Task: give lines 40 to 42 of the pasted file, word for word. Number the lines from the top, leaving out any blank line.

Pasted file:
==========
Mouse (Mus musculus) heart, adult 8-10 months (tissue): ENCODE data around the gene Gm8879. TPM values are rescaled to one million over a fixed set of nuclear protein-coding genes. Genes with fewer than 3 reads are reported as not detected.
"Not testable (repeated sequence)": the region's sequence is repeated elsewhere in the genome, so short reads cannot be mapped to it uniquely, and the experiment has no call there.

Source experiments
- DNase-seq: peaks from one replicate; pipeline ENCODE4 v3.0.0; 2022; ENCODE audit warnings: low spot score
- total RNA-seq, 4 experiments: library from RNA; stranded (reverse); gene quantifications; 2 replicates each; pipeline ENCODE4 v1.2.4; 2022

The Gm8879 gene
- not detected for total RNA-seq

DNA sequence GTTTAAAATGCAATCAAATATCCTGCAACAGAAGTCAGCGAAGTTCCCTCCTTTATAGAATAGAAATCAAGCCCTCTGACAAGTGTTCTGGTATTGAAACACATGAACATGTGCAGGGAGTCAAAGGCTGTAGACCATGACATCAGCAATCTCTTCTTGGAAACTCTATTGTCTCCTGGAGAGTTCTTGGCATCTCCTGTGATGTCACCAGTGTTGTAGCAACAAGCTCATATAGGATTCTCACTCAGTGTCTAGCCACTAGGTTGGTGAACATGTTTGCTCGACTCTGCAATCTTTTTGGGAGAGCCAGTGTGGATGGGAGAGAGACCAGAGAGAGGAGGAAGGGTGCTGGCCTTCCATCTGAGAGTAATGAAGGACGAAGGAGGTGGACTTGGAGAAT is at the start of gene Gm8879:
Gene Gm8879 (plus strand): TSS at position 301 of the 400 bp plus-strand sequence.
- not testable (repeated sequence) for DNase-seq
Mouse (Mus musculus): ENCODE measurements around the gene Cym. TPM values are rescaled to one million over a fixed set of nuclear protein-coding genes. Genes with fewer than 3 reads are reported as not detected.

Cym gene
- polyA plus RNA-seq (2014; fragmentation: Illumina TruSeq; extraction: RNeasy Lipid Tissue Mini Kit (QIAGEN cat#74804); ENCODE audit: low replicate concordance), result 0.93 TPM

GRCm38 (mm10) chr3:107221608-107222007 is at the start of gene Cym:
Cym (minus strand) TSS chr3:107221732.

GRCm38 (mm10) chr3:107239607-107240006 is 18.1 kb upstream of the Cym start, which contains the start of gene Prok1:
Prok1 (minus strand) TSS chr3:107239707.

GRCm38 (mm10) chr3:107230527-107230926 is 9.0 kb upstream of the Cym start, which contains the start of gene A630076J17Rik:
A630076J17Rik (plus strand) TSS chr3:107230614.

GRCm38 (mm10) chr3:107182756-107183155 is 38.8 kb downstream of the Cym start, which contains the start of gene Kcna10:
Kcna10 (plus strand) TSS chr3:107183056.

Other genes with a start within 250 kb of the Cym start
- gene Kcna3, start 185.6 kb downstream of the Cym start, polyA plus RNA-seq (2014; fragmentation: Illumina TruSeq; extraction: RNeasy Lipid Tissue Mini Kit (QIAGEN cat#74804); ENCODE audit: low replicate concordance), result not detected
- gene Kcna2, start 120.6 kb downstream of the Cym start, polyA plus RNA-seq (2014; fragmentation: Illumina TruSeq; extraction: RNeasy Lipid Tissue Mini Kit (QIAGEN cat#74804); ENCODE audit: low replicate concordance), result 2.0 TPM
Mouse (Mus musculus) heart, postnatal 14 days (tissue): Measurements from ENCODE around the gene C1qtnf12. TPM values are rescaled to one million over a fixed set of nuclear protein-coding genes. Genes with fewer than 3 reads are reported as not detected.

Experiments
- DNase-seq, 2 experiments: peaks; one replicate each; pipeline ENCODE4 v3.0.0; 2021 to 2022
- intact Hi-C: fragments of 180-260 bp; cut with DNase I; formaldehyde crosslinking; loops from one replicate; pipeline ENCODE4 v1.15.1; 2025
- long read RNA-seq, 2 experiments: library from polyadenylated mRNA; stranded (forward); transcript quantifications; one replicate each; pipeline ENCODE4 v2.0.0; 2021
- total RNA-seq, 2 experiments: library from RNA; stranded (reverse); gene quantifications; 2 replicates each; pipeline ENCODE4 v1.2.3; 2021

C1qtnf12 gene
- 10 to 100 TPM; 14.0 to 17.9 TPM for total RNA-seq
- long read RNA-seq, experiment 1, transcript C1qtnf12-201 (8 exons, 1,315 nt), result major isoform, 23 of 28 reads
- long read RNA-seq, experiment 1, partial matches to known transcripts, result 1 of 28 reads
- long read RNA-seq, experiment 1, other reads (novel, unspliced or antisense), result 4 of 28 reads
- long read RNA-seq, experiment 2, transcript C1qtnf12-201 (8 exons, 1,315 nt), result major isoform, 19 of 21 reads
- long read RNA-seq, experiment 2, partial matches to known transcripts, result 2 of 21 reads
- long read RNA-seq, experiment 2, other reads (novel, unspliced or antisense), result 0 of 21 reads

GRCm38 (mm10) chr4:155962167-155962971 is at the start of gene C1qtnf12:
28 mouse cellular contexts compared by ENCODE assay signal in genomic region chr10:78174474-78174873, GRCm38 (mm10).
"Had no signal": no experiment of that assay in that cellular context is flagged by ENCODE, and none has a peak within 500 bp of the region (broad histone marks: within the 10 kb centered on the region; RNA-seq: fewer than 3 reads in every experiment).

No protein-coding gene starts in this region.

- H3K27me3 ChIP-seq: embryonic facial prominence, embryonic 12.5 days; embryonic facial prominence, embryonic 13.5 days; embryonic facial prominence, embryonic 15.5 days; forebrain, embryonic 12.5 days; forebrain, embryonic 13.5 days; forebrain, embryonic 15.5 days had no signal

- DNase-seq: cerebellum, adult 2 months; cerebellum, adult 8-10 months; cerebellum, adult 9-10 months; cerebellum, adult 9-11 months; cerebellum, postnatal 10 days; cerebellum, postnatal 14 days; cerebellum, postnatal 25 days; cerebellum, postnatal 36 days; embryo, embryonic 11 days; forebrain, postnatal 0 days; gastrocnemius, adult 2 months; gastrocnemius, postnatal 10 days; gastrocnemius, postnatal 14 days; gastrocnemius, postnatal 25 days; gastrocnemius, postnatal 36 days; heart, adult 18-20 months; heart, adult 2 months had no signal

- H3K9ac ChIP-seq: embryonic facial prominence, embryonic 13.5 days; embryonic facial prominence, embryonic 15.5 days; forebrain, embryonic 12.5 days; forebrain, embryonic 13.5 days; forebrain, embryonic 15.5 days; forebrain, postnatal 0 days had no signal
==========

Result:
28 mouse cellular contexts compared by ENCODE assay signal in genomic region chr10:78174474-78174873, GRCm38 (mm10).
"Had no signal": no experiment of that assay in that cellular context is flagged by ENCODE, and none has a peak within 500 bp of the region (broad histone marks: within the 10 kb centered on the region; RNA-seq: fewer than 3 reads in every experiment).

No protein-coding gene starts in this region.